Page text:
Immediately after Essential CEO Andy Rubin finished up his interview with Walt Mossberg at the Code Conference, I headed to the hotel to track the phone down and see it for myself. The units on hand here are prototypes, early enough that they have their individual identification numbers etched directly on to the ceramic back in giant font. So while I can’t really say a ton about performance or the software (beyond that it’s plain Android with Google apps), I do have some thoughts on the hardware.
It is, in short, not what you might expect given the recent trend in Android phones. It’s unapologetically wide and almost blocky compared to the curved Galaxy S8 and the skinny-tall LG G6. That’s not to say it’s phablet-sized, though: the bezels are so small on the 5.7-inch screen, it doesn’t feel as massive as it could.
But Essential isn’t trying to compete directly with Samsung by creating some kind of liquid curvature on the edges of the screen. It’s a squarish phone, and that’s what it’s intended to be. The titanium rail around the phone is squared off at 90 degrees with just enough of a curved edge to keep it from biting your hand. It feels substantial without being too massive.
The back is a glossy ceramic and it feels like glass, honestly, but presumably it’s much more damage resistant. The fingerprint sensor is blessedly simple to reach compared to Samsung’s Galaxy S8, and it’s big enough that it should be an easy target.
True to Rubin’s promise, the only ports you’ll find are a USB-C port on the bottom, flanked by a single speaker grille and the
microSD nano-SIM tray. Actually, that’s not entirely fair: there is one more port, namely the wireless one on the back. It works with two pogo pins that are designed simply to transfer power. To get accessories to stick you use a magnet, and to transfer data the phone utilizes wireless USB.
There are two cameras on the back, each 13 megapixels. Since this is such an early unit (and since it was far away from the hotel), I didn’t get a chance to test them. But we know that one is a regular color sensor and the other is monochrome, which allows it to take in more light and data to improve the regular color image. The two-tone flash is there, too, and all three are thankfully flush with the device.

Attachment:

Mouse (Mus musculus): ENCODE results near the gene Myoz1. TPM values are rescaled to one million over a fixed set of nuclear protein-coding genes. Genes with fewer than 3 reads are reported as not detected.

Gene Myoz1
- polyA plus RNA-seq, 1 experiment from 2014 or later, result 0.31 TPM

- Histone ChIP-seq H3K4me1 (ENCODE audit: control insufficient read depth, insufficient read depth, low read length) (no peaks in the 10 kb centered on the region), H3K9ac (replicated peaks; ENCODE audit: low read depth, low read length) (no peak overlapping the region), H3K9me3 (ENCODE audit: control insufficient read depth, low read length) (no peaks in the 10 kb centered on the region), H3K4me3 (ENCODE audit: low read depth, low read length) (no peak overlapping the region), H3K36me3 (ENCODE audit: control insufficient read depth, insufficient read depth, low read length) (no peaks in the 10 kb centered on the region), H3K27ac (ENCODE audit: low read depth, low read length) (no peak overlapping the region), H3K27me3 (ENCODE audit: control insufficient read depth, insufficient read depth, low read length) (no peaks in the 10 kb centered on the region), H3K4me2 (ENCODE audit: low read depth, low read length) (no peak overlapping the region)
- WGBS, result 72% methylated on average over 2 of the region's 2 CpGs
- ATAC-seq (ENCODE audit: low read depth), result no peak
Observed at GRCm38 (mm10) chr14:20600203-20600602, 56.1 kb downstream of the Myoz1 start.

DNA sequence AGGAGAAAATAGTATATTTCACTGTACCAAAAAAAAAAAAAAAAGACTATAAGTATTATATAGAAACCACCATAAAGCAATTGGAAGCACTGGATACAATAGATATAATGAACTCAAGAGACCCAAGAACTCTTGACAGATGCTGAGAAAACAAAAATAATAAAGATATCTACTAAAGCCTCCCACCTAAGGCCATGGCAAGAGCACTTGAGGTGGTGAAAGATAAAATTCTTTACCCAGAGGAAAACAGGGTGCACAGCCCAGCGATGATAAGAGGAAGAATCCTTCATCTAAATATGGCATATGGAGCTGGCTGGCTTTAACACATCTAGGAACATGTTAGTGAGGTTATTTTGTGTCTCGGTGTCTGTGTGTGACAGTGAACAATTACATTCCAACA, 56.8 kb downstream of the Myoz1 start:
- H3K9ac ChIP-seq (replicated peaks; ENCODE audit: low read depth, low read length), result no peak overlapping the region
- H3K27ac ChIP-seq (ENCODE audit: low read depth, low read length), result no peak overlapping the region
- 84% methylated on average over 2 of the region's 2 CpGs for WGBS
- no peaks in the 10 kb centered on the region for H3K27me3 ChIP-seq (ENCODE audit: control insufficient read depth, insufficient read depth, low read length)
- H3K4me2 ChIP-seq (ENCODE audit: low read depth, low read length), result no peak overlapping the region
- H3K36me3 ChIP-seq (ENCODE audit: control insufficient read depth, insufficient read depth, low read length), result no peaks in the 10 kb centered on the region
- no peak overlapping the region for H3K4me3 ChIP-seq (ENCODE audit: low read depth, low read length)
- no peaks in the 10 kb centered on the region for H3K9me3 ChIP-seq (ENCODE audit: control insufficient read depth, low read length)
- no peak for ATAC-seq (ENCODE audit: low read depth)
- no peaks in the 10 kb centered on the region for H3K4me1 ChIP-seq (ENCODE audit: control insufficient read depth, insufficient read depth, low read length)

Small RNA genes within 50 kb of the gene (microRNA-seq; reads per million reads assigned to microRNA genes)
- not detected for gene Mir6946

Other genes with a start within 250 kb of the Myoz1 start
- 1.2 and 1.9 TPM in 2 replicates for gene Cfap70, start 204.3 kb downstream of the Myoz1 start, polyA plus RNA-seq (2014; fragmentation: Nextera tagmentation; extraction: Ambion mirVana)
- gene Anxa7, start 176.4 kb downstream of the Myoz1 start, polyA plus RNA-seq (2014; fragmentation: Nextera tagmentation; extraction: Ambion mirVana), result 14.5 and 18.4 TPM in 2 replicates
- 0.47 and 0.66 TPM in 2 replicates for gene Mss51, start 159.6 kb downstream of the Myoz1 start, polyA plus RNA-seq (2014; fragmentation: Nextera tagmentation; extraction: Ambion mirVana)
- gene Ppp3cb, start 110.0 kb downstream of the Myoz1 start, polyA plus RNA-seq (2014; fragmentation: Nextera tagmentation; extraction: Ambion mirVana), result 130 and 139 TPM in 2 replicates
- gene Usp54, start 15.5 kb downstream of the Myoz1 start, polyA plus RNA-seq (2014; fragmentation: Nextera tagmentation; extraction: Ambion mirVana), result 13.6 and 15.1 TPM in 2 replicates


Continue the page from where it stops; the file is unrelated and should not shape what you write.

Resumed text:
But I know why you’re here. You’re here to read about the crazy screen that wraps around the front-facing camera. Here it is, up close:
I’ll say this about it: it’s super weird at first to have a camera sitting in the middle of the top of the screen, where you’d expect it to cover up stuff you’d need. But Android almost never puts anything in that space — it’s empty status bar up there. And Rubin said onstage that it won’t cut into movies either. In the few minutes I played around with the Essential phone, my eyes kept getting drawn to that gap... until they didn’t. I am guessing that people who see the phone will find it strange, but people who use the phone won’t mind it at all.
I can’t promise you you’ll like the Essential Phone’s hardware, but I can say this: it’s managed to have its own unique design identity even though it’s hitting on the same bezel-less, curved-screen design trends we’ve seen on other phones. It feels satisfyingly dense, which is hopefully a sign that the battery inside it is capacious enough to last through a full day.
We’ll have much more to say about the Essential Phone, the ambitious / Quixotic plan to create an ecosystem of wireless modules, and all the rest. We’ll be watching carefully to see if Rubin’s plan to keep carrier bloatware off the phone really comes to pass, too.
The good news is that we won’t have to wait especially long to find out the answers to some of those questions. Rubin implied onstage tonight that he hoped to ship the phone within the next 30 days.